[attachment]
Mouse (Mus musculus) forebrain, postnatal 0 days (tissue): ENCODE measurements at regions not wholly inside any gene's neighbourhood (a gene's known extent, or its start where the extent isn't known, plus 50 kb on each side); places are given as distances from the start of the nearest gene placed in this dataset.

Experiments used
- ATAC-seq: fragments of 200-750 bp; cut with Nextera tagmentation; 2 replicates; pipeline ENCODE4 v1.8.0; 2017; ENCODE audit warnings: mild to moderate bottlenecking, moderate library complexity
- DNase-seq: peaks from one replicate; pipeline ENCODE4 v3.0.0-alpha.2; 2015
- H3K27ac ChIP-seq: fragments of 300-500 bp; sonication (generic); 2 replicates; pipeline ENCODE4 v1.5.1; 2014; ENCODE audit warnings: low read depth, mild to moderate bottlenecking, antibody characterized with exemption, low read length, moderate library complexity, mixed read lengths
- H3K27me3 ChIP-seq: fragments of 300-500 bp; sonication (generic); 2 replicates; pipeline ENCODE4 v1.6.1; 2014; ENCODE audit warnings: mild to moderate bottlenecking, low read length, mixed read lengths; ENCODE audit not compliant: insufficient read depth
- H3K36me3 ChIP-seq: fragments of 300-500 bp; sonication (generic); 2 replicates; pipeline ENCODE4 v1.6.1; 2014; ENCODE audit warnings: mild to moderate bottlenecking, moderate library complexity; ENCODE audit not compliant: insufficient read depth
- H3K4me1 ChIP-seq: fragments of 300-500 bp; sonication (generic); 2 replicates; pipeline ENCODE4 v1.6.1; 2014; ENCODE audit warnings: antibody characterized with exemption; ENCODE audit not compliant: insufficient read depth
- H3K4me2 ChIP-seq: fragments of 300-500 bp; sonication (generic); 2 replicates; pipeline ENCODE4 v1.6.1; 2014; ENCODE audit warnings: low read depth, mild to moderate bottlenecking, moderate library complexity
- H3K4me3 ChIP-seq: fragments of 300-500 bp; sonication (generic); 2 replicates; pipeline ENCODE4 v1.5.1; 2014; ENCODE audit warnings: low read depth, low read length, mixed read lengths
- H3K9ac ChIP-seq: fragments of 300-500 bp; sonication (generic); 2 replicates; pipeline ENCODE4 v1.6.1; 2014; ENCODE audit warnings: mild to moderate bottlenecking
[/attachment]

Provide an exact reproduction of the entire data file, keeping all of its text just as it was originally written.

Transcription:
Mouse (Mus musculus) forebrain, postnatal 0 days (tissue): ENCODE measurements at regions not wholly inside any gene's neighbourhood (a gene's known extent, or its start where the extent isn't known, plus 50 kb on each side); places are given as distances from the start of the nearest gene placed in this dataset.

Experiments used
- ATAC-seq: fragments of 200-750 bp; cut with Nextera tagmentation; 2 replicates; pipeline ENCODE4 v1.8.0; 2017; ENCODE audit warnings: mild to moderate bottlenecking, moderate library complexity
- DNase-seq: peaks from one replicate; pipeline ENCODE4 v3.0.0-alpha.2; 2015
- H3K27ac ChIP-seq: fragments of 300-500 bp; sonication (generic); 2 replicates; pipeline ENCODE4 v1.5.1; 2014; ENCODE audit warnings: low read depth, mild to moderate bottlenecking, antibody characterized with exemption, low read length, moderate library complexity, mixed read lengths
- H3K27me3 ChIP-seq: fragments of 300-500 bp; sonication (generic); 2 replicates; pipeline ENCODE4 v1.6.1; 2014; ENCODE audit warnings: mild to moderate bottlenecking, low read length, mixed read lengths; ENCODE audit not compliant: insufficient read depth
- H3K36me3 ChIP-seq: fragments of 300-500 bp; sonication (generic); 2 replicates; pipeline ENCODE4 v1.6.1; 2014; ENCODE audit warnings: mild to moderate bottlenecking, moderate library complexity; ENCODE audit not compliant: insufficient read depth
- H3K4me1 ChIP-seq: fragments of 300-500 bp; sonication (generic); 2 replicates; pipeline ENCODE4 v1.6.1; 2014; ENCODE audit warnings: antibody characterized with exemption; ENCODE audit not compliant: insufficient read depth
- H3K4me2 ChIP-seq: fragments of 300-500 bp; sonication (generic); 2 replicates; pipeline ENCODE4 v1.6.1; 2014; ENCODE audit warnings: low read depth, mild to moderate bottlenecking, moderate library complexity
- H3K4me3 ChIP-seq: fragments of 300-500 bp; sonication (generic); 2 replicates; pipeline ENCODE4 v1.5.1; 2014; ENCODE audit warnings: low read depth, low read length, mixed read lengths
- H3K9ac ChIP-seq: fragments of 300-500 bp; sonication (generic); 2 replicates; pipeline ENCODE4 v1.6.1; 2014; ENCODE audit warnings: mild to moderate bottlenecking